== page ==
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Megan Rapinoe Stands for Thailand Anthem Before Kneeling for ‘Star Spangled Banner’

Megan Rapinoe knelt for “The Star Spangled Banner” Thursday night after standing for Thailand’s national anthem.

“It’s my First Amendment Right to peacefully protest,” the U.S. women’s soccer player says of her right to represent the United States in international play while kneeling during the country’s national anthem. “I think I’m well within the bounds of that.”

Thailand, the country whose anthem Rapinoe respectfully stood for, offers no First Amendment protections to its people. Rather than a vote electing officeholders, a coup elevated a junta. Last year, the rulers cancelled 60 events and conferences, shut down three television stations, and blocked numerous websites, including the online presence of Human Rights Watch, which brings us this information but not the people of Thailand because the government of Thailand bans it.

Since the 2014 coup, the Orwellian National Council for Peace and Order (NCPO) ruling party has prosecuted 56 cases of insulting the monarchy. The offense extends to posting a “like” on another’s Facebook page. The ruling party arrested 27 people for sedition for merely criticizing it.

“The NCPO has banned political gatherings of more than five persons,” Human Rights Watch points out. “Since the coup, at least 80 people have been arrested and sent to military courts for organizing or taking part in peaceful public gatherings.”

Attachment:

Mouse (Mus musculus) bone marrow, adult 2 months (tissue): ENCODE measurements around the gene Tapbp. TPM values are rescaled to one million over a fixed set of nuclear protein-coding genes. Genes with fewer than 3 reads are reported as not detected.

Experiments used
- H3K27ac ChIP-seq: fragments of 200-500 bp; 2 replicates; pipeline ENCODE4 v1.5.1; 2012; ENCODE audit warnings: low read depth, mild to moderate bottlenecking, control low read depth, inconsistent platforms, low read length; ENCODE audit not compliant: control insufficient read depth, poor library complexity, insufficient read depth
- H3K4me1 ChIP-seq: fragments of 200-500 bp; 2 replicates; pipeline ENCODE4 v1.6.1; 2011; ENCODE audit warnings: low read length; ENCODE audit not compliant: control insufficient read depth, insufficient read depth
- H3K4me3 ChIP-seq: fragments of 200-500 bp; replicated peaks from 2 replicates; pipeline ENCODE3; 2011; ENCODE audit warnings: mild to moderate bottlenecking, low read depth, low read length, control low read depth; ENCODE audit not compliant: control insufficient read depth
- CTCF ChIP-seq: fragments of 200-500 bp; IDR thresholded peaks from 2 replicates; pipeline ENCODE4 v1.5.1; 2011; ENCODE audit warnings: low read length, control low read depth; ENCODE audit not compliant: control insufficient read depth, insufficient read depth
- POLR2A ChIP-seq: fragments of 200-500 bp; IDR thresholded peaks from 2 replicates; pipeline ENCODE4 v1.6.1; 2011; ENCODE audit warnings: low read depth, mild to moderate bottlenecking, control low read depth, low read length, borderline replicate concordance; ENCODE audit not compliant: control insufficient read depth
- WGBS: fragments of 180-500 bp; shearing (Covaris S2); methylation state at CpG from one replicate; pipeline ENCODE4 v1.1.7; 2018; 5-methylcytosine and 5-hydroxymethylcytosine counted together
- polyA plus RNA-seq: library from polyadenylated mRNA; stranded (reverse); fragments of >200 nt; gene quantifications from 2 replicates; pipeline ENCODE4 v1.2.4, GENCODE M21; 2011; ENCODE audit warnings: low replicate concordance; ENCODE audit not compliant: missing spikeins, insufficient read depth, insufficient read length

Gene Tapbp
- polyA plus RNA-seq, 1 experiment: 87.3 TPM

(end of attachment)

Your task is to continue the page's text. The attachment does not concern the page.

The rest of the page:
But we can’t expect Megan Rapinoe, who doesn’t really get her own country, to understand one halfway round the soccer-ball-shaped world. Did someone forget to tell her about the lack of state recognition for gay marriage in Thailand before their anthem played?

America, as the song says, may be the home of the brave. But it’s not terribly brave to protest America. It’s chic, fashionable, de rigueur.

And this trendiness characterized Rapinoe’s platitudinous explanation to ESPN regarding her disrespect for her country as girls in youth soccer gear looked on from the field and a woman in uniform belted away at the national anthem. Far bigger than sports, blah, blah, blah, social justice, blah, blah, blah, be an ally in this space, blah, blah, blah, use my platform, blah, blah, blah, break down some of these prejudices, blah, blah, blah, use my voice to raise awareness, blah, blah, blah, break down some of these injustices, blah, blah, blah, speaking out for people who are oppressed.

There’s something self-refuting in repeatedly kneeling for a national anthem. Any country so horrible that it rates its citizens sitting for its anthem undoubtedly does not allow its citizens to sit for its anthem. Any country so tolerant that its citizens sit for its anthem without consequence probably does not rate its citizens sitting for its anthem.

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